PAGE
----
“There were more than 1,000 workers trapped in the factory,” one worker who gave her name only as Romesa, 42, told local media from her hospital bed. read more.
* Bangladesh factory fire death toll soars to 121: fire chief:
The death toll from a fire at a Bangladeshi factory soared to at least 121 as rescue workers recovered 112 bodies Sunday, the national fire chief told AFP.
“We’ve found 112 dead bodies this morning,” fire brigade director general Brigadier General Abu Nayeem Mohammad Shahidullah told AFP.
“We resumed our search this morning and found the bodies lying on different floors of the factory building,” he said.
The fire broke out in the ground-floor warehouse of the multi-storey Tazreen Fashion factory 30 kilometres (18 miles) north of Dhaka on Saturday evening, trapping hundreds of workers on the upper floors, police said.
Police inspector Mostofa Kamal had previously told AFP that nine workers died and about 100 workers were injured.
* Ashulia RMG factory fire rises to 124:
The death toll from a fire that raged through a garment factory in Ashulia rose to 124 till Sunday morning.
The fire that started at Tazreen Fashion near Dhaka Export Processing Zone in Ashulia on Saturday evening came under control around 5:55am Sunday, said Fire Service and Civil Defence sources.
Sources said the death toll may rise as rescue operation was going on when this report was filed around 11:12.
Initially nine deaths were recorded on Saturday night and more 115 charred bodies were recovered from the factory on Sunday morning.
Police, fire-fighters and witnesses on Saturday said those killed in the incident did not suffer burns, but they died after jumping off different floors of the eight-storey Tazreen Fashion at Nischintapur in a bid to escape the blaze that started on the ground floor around 6:50pm.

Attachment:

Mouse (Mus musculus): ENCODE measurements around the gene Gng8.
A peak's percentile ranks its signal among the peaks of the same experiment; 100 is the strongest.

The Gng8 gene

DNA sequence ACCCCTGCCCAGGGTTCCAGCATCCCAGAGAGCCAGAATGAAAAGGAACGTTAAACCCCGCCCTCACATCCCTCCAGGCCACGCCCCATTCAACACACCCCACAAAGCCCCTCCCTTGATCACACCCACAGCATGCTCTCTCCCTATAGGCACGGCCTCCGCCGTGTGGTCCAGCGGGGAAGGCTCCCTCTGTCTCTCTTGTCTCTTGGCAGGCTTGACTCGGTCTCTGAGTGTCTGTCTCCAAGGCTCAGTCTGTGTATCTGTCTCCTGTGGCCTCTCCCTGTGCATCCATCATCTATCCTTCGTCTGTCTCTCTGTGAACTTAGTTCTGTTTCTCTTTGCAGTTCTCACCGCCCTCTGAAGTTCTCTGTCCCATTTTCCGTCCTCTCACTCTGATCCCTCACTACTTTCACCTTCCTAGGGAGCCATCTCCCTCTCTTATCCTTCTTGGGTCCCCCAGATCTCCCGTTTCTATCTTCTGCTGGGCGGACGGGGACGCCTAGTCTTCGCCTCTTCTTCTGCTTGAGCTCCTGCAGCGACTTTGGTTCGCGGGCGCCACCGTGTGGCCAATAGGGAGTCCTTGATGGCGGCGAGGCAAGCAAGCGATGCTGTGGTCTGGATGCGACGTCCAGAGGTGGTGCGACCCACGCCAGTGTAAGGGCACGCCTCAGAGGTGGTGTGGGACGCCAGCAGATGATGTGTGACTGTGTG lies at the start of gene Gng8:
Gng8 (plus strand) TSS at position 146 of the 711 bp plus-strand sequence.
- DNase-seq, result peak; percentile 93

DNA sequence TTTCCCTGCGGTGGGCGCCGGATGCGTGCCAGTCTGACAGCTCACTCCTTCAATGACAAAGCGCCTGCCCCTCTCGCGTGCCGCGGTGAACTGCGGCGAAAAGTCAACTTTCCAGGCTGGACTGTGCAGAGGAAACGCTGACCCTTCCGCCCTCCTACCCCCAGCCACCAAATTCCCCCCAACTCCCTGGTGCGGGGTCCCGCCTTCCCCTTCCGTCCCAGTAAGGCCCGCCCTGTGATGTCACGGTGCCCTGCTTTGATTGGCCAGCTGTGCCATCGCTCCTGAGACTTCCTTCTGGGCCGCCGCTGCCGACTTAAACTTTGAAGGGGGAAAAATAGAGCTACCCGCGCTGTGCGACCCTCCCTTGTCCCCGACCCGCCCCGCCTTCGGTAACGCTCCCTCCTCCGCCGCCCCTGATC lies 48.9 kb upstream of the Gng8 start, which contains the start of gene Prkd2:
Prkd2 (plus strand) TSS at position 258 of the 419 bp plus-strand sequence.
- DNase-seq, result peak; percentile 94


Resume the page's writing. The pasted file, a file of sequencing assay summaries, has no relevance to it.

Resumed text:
Meanwhile, Siddiqur Rahman, vice-president of Bangladesh Garment Manufacturers and Exporters Association (BGMEA), told The Daily Star that the BGMEA will provide Tk one lakh to each of the death victim’s family.to read.
* Scores killed in Bangladesh factory blaze:
A fire in a garment factory leaves at least 120 dead while a flyover collapse in the south kills more than a dozen.
A deadly fire has swept through a clothes factory on the outskirts of Bangladesh’s capital, Dhaka, killing at least 120 people, Al Jazeera’s Nicolas Haque reported.
The fire at the nine-story factory, operated by Tajnin Fashion, in the Ashulia industrial area, started on the ground floor on Saturday night and quickly spread. Firefighters took nearly five hours to extinguish the flames.
Many of the employees fled the flames on the first floor and went to the top of the building, becoming trapped.
Most of the victims died because they jumped from the building to escape the flames, a police official said. The death toll could still rise, witnesses said.
The cause of the fire, according to the authorities, was a bad electrical circuit.
“There’s an investigation underway to try to find out [exactly] what caused this accident,” Haque said, adding that similar accidents “happen often”.